“We had adopted her in as our own. I am going to save my own,” Miller said. “I didn’t really care what people thought. This is my child. This is my child and I will raise her to be happy and safe and be around for a long time.”
She said she is proud of her daughter and that she is telling the truth about herself.
Jasmine Miller’s story is the subject of a documentary being filmed by Dayton’s Indigo Life Media
Now 79 years old, Shirley said her daughter inherited her outspoken personality.
“Stand by your child. Don’t leave them,” the mother of two encouraged other parents of transgender children. “Love that child with all you can. They are very precious.”
THE FLEETING POWER OF ATTENTION
Miller said her parents made big sacrifices to pay for the surgery she feels corrected a “birth defect.”
She was relieved the moment she woke up after her sex reassignment surgery. But the road ahead was not easy and included abusive relationships, thoughts of suicide and sexual and physical assault.
Miller said she tried to live a quiet life after the surgery and went to cosmetology school for the first time.
That didn’t stick.
She became a stripper after going to a strip club for a waitress job.
The money was just too good, she said.
At first it was great, and Miller said she felt powerful.
“I loved it because all of these men who harassed me and belittled me were begging for my attention,” she said. “It was such an ego boost.”
She called the money great and said she performed in clubs here and around the country, including Miami and Los Angeles.
Back then, Miller, who had her birth certificate and high school diploma change to reflect her new name, said “you were supposed to be so passable that no one questioned you.”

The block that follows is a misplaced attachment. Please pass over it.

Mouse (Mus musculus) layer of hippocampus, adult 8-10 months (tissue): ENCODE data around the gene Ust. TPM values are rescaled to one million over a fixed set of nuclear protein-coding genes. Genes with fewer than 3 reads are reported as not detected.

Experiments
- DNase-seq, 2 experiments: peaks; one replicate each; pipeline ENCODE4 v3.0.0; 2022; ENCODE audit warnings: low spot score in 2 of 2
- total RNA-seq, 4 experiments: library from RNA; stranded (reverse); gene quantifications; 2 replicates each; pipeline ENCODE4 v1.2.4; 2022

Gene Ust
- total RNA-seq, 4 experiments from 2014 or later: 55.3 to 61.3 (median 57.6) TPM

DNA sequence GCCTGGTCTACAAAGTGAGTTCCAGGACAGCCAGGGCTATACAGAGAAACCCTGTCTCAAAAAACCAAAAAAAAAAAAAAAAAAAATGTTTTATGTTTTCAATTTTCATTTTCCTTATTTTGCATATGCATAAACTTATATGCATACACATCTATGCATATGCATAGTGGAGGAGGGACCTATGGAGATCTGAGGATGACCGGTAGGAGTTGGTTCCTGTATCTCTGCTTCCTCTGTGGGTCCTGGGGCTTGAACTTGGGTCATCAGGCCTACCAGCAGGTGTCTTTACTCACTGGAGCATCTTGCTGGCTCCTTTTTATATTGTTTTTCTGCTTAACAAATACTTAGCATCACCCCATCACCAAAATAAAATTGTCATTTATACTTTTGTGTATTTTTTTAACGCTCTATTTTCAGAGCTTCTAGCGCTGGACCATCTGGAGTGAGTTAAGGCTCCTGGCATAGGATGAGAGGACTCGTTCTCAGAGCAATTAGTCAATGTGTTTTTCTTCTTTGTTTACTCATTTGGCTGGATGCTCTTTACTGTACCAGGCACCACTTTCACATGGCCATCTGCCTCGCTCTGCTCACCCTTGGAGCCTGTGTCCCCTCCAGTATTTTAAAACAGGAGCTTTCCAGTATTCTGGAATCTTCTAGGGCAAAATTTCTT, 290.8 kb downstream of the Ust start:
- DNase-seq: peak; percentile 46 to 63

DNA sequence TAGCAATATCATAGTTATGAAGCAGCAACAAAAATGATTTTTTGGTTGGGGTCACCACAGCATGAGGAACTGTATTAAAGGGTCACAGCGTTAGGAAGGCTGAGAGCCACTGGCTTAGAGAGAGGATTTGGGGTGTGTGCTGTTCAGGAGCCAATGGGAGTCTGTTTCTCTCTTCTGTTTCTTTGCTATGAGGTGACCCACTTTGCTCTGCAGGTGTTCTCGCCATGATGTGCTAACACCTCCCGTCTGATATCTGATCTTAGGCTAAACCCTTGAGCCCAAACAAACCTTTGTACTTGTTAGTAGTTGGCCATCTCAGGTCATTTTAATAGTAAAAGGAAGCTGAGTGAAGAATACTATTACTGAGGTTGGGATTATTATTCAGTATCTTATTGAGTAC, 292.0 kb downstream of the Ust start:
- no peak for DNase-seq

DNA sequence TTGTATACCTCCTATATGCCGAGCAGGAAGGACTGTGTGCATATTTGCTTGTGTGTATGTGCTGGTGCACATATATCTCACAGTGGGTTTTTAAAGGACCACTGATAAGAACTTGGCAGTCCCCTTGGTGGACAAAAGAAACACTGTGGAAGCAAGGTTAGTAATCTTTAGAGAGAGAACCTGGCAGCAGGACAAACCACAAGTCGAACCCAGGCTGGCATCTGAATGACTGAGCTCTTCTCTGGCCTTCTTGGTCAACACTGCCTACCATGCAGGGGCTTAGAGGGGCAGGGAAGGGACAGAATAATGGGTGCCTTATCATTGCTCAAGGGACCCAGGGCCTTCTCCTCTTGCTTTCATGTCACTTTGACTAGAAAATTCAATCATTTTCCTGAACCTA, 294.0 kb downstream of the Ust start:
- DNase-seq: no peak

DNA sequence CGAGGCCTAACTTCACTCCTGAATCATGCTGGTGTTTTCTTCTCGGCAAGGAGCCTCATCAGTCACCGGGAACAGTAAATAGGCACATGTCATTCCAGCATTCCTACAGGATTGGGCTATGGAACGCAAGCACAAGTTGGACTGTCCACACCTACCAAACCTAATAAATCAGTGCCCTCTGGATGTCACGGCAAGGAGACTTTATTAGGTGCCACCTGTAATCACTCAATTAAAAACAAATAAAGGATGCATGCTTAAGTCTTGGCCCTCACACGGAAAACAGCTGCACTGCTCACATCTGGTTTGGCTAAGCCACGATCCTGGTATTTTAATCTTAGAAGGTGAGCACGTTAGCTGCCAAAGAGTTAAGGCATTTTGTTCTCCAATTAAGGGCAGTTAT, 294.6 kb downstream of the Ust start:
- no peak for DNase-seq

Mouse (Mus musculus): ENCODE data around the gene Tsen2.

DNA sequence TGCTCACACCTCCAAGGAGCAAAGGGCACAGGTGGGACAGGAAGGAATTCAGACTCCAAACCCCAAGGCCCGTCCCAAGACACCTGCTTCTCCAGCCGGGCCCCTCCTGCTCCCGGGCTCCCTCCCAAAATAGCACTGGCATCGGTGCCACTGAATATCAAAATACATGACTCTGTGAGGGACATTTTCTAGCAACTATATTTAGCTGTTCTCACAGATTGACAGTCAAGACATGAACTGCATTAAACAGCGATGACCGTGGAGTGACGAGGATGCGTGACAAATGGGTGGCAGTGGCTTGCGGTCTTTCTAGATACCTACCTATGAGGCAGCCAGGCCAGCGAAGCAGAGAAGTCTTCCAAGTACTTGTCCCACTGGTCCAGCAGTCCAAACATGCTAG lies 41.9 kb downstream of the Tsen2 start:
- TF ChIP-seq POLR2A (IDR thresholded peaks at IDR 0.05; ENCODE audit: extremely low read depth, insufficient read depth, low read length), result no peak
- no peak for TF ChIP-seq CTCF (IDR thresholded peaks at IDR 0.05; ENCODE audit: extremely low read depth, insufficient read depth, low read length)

She said no one did and only a handful of the men she dated in her life knew about her transformation.
About five or six years into her life as a stripper, Miller said the glam and feeling of power that came with the job wore off.
Yet she continued.
“At that point, you get too into the money and the freedom the money gives you,” she said.
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And after awhile, Miller said you get the feeling you can’t do anything else.
About eight years ago, Miller said she had enough and had reached the point where she could not do her job unless she was drunk.
She left the business behind, moved back to Ohio and went to cosmetology school again.
She has been working at Salon J Ladner for about three years where she says she gladly transforms the looks of men and women.
Joshua Ladner, the shop’s co-owner with his husband, was one of Miller’s background dancer during her appearance at the Dayton Pride festival earlier this month.
He said he was so moved by her speech that it was hard to get through the triumphant confetti-filled performance.
He said he is proud of Miller’s personal transformation and how she has embraced her truth.
“At the end of the day, I am happy with her being who she is — whether she changes one person or a million,” Ladner said.
Miller said haters are going to hate, but neither she nor anyone else has to accept their hate as truth.
Hiding is no longer a viable option.
“We have to promote a message to people that it will get better,” she said. “The community in general needs to have more people who are going to be outspoken.”